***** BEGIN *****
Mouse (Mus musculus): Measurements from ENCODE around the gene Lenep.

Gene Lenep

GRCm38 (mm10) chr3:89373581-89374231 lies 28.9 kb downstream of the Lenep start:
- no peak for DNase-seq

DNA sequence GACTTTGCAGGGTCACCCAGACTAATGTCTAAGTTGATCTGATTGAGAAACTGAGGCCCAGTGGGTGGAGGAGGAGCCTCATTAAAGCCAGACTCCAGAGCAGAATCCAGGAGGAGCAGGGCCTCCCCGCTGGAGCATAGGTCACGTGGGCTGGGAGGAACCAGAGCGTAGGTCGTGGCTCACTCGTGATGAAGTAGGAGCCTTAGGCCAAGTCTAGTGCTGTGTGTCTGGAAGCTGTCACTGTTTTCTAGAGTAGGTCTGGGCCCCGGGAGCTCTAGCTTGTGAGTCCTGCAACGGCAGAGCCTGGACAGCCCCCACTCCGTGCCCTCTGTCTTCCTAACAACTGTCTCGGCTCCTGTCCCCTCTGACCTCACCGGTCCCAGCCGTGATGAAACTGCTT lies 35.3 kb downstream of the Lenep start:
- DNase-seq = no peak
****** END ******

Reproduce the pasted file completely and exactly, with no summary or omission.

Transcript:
Mouse (Mus musculus): Measurements from ENCODE around the gene Lenep.

Gene Lenep

GRCm38 (mm10) chr3:89373581-89374231 lies 28.9 kb downstream of the Lenep start:
- no peak for DNase-seq

DNA sequence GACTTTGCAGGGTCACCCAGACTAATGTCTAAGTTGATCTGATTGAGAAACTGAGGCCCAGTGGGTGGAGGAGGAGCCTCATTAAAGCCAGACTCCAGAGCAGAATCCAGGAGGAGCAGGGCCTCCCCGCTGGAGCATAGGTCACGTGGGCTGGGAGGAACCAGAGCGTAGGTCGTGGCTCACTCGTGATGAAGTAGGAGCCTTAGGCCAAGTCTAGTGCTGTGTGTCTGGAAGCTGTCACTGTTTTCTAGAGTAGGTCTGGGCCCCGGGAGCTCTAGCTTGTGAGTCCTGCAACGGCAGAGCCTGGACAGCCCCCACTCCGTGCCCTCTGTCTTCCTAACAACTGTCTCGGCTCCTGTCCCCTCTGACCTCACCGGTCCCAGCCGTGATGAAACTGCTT lies 35.3 kb downstream of the Lenep start:
- DNase-seq = no peak